She looks at me through tears of sheer frustration as her kingdom is beyond her reach. She is bereft and disinherited, with all her money just lying in the bank. In building a kingdom of outward luxury, she has forgotten the kingdom of her heart, those inward resources that would enable her to give thanks in all circumstances and to experience inward joy no matter what she encounters in life. She kicks against the goads and says "I DON’T WANT TO LIVE LIKE THIS!" I can understand that. I’ve exclaimed these words with the same anguished vehemence, only she is in danger of losing her sanity and even worse, her own soul.

Jesus tells a parable about the Kingdom of Heaven in contrast to the kingdoms we try to build for ourselves on earth in Matthew 13:24. Jillian’s freedom and contentment depends on which kingdom she seeks and no, I am not speaking about suicide, euthanasia or death. Seeking the Kingdom of Heaven has little to do with dying and much to do with experiencing life to the full, here and now.

Sure, heaven, the Kingdom of God, is a LITERAL place, but Jesus said something interesting. He said “The Kingdom of Heaven has come” (Matthew 4:17). In fact we pray that way whenever we pray the Lord’s prayer. "Thy will be done on earth as it is in heaven." We pray that the will and authority of the Kingdom of Heaven will be translated into the everyday things of earth, here and now.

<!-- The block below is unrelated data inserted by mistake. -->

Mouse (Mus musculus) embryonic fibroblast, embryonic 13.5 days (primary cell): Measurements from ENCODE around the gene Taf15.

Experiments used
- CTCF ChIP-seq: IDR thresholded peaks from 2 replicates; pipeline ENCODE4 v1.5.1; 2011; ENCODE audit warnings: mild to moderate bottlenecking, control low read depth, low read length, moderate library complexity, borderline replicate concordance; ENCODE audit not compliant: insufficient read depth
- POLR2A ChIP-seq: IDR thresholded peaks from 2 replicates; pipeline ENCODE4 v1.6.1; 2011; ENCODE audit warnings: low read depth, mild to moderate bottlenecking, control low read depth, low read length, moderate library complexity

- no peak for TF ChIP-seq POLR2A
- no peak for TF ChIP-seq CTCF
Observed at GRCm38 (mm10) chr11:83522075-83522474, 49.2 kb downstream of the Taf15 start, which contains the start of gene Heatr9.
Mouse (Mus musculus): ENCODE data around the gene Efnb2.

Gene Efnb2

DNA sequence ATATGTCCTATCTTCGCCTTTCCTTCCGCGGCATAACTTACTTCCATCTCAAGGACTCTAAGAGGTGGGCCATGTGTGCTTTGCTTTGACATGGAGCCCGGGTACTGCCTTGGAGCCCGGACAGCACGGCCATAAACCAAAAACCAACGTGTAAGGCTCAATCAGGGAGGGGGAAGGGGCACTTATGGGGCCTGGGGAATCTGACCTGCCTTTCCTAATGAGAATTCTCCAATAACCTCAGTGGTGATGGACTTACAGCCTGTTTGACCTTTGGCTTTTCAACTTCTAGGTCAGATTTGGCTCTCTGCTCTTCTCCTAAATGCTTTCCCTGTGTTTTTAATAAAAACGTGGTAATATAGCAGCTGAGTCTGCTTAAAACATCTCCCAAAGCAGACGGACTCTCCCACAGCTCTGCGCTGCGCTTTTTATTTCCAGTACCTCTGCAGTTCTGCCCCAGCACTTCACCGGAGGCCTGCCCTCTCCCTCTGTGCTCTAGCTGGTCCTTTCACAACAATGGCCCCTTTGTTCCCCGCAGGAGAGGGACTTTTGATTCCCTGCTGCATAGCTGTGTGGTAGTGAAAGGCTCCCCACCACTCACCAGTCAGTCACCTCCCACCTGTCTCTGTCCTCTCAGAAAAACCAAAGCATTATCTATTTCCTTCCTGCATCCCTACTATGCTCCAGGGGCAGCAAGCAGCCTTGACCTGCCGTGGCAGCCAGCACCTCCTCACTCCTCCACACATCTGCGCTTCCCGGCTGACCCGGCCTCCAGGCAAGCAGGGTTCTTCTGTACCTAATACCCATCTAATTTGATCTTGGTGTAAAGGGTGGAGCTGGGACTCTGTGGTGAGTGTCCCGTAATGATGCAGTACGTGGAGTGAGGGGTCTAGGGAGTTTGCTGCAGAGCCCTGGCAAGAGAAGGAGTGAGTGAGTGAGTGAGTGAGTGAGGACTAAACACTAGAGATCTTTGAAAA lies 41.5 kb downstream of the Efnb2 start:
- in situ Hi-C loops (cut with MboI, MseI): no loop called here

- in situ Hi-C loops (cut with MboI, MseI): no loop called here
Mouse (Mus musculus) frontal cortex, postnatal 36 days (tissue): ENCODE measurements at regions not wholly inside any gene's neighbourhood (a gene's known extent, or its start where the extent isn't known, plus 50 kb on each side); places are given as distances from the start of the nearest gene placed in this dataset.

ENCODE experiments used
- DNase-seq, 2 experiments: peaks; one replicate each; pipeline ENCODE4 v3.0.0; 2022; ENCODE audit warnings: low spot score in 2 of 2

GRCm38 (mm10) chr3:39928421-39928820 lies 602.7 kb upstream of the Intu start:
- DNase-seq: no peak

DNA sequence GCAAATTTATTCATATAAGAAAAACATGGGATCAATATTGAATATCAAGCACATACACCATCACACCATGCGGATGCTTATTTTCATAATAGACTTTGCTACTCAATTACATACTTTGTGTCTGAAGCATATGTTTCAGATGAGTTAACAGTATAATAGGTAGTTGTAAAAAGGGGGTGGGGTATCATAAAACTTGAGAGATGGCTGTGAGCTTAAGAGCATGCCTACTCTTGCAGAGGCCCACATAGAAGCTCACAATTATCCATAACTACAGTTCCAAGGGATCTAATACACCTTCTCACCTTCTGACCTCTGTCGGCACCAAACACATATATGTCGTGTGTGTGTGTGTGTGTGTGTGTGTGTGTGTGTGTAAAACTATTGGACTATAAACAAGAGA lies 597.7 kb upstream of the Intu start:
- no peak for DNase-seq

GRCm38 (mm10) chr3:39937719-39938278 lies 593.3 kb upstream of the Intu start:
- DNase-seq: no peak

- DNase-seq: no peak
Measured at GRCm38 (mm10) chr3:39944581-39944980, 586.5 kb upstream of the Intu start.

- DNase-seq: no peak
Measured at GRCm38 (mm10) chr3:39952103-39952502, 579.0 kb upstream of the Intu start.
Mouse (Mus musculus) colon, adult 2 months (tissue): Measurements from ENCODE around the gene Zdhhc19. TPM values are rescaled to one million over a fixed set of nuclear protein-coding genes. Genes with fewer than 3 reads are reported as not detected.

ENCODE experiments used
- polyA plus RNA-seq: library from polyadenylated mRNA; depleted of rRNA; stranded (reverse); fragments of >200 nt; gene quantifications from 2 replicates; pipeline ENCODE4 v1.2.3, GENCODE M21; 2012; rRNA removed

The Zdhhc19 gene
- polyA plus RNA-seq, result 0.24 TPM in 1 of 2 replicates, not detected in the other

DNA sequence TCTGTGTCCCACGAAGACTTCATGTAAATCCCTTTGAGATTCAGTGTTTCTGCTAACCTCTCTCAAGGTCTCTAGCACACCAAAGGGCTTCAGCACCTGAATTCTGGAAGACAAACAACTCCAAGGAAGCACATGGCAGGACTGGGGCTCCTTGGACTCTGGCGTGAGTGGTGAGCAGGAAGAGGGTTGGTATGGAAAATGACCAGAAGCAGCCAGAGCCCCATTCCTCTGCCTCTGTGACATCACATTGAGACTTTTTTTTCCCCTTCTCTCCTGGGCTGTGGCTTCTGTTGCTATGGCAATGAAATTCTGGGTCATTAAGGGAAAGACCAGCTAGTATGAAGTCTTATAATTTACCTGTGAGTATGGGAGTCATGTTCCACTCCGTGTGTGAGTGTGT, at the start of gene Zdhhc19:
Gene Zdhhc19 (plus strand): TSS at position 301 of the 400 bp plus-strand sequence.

Contributed By:
Josh Hunt
 
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JEALOUS IN A RESTAURANT

There is an old story about an older couple having dinner in a restaurant. The wife sees another couple about their age sitting in a booth nearby. She sees the husband sitting close to his wife, with his arm around her. He is whispering things in her ear, and she is smiling and blushing. He’s gently rubbing her shoulder and touching her hair.

The woman turns to her husband and says, "Look at the couple over there. Look how close that man is to his wife, how he’s talking to her. Look at how sweet he is. Why don’t you ever do that?"

Her husband looks up from his Caesar salad and glances over at the next booth. Then he turns to his wife and says, "Honey, I don’t even know that woman."


Eggerichs, E. (2010). Love & respect. Nashville: Thomas Nelson.

 
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I sat down and looked through some magazines this past week. I discovered that if I want to feel right, I need to get a NordicTrack. I don’t have a NordicTrack, just a membership down at the gym, so I suddenly realized that I didn’t feel as healthy as I thought I did.